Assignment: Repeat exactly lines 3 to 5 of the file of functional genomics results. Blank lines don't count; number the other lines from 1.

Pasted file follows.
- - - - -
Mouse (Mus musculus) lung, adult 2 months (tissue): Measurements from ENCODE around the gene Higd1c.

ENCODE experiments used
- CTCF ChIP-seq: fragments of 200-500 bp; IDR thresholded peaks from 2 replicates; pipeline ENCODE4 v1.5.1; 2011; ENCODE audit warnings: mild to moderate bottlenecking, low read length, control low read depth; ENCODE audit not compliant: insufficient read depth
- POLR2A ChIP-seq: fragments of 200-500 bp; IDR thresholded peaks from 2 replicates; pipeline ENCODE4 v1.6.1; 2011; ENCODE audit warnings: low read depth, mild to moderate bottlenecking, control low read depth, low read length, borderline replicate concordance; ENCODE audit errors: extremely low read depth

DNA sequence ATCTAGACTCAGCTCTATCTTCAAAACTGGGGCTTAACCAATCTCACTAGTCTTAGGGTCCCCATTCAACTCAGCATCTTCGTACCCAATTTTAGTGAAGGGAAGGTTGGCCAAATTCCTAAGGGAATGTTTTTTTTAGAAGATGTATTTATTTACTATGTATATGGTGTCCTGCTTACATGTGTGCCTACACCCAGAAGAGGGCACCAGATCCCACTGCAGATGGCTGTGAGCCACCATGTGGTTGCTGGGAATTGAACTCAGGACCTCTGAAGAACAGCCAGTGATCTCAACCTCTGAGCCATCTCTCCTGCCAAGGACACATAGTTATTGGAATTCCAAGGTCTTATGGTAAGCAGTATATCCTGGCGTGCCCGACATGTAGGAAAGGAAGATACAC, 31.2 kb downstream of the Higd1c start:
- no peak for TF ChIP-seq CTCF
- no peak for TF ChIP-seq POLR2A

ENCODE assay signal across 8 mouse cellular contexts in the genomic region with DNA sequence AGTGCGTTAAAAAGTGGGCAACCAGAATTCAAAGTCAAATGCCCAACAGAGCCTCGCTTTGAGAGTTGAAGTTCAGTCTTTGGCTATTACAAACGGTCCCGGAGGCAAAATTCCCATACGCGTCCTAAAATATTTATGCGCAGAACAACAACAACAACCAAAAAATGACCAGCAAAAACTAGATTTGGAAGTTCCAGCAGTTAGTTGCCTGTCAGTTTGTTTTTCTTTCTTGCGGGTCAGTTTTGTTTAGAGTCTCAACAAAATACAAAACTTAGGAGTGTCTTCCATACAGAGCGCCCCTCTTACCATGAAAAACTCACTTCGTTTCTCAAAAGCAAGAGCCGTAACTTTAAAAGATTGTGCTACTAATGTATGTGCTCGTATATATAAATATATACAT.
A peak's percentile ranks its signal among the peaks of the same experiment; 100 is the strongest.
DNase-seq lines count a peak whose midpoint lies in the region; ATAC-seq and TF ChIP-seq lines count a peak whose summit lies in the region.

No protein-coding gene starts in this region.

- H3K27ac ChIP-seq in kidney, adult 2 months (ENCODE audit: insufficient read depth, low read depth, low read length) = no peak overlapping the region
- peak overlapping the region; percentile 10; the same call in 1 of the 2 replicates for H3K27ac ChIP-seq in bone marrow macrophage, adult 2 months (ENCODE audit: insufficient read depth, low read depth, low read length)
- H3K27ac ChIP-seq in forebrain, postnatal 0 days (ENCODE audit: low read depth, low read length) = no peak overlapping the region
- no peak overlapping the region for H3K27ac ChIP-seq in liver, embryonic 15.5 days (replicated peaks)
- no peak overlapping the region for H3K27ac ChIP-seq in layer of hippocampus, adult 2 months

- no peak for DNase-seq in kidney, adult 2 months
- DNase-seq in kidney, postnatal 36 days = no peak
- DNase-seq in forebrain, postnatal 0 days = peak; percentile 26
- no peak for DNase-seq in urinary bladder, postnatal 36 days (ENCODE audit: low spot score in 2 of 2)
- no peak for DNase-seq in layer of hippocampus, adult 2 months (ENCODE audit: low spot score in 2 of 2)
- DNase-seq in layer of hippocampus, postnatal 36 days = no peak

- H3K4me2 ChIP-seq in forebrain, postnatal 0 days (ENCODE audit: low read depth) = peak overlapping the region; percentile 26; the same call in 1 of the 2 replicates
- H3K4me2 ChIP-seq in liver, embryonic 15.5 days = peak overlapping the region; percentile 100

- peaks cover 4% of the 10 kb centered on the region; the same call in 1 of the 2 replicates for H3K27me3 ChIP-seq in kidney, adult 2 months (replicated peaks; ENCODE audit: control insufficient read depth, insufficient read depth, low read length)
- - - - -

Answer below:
- CTCF ChIP-seq: fragments of 200-500 bp; IDR thresholded peaks from 2 replicates; pipeline ENCODE4 v1.5.1; 2011; ENCODE audit warnings: mild to moderate bottlenecking, low read length, control low read depth; ENCODE audit not compliant: insufficient read depth
- POLR2A ChIP-seq: fragments of 200-500 bp; IDR thresholded peaks from 2 replicates; pipeline ENCODE4 v1.6.1; 2011; ENCODE audit warnings: low read depth, mild to moderate bottlenecking, control low read depth, low read length, borderline replicate concordance; ENCODE audit errors: extremely low read depth

DNA sequence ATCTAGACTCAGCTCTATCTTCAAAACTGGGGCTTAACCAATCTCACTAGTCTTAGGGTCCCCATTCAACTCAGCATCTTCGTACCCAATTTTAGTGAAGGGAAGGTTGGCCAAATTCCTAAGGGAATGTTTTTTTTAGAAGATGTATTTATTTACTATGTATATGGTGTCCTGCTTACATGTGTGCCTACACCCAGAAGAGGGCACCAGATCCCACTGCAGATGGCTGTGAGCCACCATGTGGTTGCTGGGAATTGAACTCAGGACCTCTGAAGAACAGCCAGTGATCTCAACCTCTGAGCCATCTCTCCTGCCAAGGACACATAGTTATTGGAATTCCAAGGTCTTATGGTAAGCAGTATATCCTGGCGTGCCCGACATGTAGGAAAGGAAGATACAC, 31.2 kb downstream of the Higd1c start: